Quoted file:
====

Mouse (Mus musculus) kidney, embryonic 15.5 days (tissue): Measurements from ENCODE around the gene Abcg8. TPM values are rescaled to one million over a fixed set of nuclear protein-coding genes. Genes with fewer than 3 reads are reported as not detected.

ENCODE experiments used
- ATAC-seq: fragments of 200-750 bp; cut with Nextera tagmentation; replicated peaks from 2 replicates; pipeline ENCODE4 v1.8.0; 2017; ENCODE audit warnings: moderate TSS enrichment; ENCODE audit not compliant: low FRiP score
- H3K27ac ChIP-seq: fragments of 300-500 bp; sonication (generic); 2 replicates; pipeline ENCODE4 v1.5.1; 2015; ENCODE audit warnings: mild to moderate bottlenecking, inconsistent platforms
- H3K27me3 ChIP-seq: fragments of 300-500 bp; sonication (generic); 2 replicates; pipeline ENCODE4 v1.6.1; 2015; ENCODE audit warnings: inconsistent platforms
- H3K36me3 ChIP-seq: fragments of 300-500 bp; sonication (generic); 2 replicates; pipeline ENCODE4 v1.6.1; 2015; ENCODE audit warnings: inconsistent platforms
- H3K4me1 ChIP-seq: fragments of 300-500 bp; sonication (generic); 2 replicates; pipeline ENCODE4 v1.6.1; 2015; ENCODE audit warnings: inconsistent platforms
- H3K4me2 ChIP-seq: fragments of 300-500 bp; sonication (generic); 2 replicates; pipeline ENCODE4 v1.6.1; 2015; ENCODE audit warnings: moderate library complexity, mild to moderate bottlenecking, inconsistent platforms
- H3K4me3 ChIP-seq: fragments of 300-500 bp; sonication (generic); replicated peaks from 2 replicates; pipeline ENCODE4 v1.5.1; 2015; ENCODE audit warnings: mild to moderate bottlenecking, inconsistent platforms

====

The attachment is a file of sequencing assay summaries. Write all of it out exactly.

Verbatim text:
Mouse (Mus musculus) kidney, embryonic 15.5 days (tissue): Measurements from ENCODE around the gene Abcg8. TPM values are rescaled to one million over a fixed set of nuclear protein-coding genes. Genes with fewer than 3 reads are reported as not detected.

ENCODE experiments used
- ATAC-seq: fragments of 200-750 bp; cut with Nextera tagmentation; replicated peaks from 2 replicates; pipeline ENCODE4 v1.8.0; 2017; ENCODE audit warnings: moderate TSS enrichment; ENCODE audit not compliant: low FRiP score
- H3K27ac ChIP-seq: fragments of 300-500 bp; sonication (generic); 2 replicates; pipeline ENCODE4 v1.5.1; 2015; ENCODE audit warnings: mild to moderate bottlenecking, inconsistent platforms
- H3K27me3 ChIP-seq: fragments of 300-500 bp; sonication (generic); 2 replicates; pipeline ENCODE4 v1.6.1; 2015; ENCODE audit warnings: inconsistent platforms
- H3K36me3 ChIP-seq: fragments of 300-500 bp; sonication (generic); 2 replicates; pipeline ENCODE4 v1.6.1; 2015; ENCODE audit warnings: inconsistent platforms
- H3K4me1 ChIP-seq: fragments of 300-500 bp; sonication (generic); 2 replicates; pipeline ENCODE4 v1.6.1; 2015; ENCODE audit warnings: inconsistent platforms
- H3K4me2 ChIP-seq: fragments of 300-500 bp; sonication (generic); 2 replicates; pipeline ENCODE4 v1.6.1; 2015; ENCODE audit warnings: moderate library complexity, mild to moderate bottlenecking, inconsistent platforms
- H3K4me3 ChIP-seq: fragments of 300-500 bp; sonication (generic); replicated peaks from 2 replicates; pipeline ENCODE4 v1.5.1; 2015; ENCODE audit warnings: mild to moderate bottlenecking, inconsistent platforms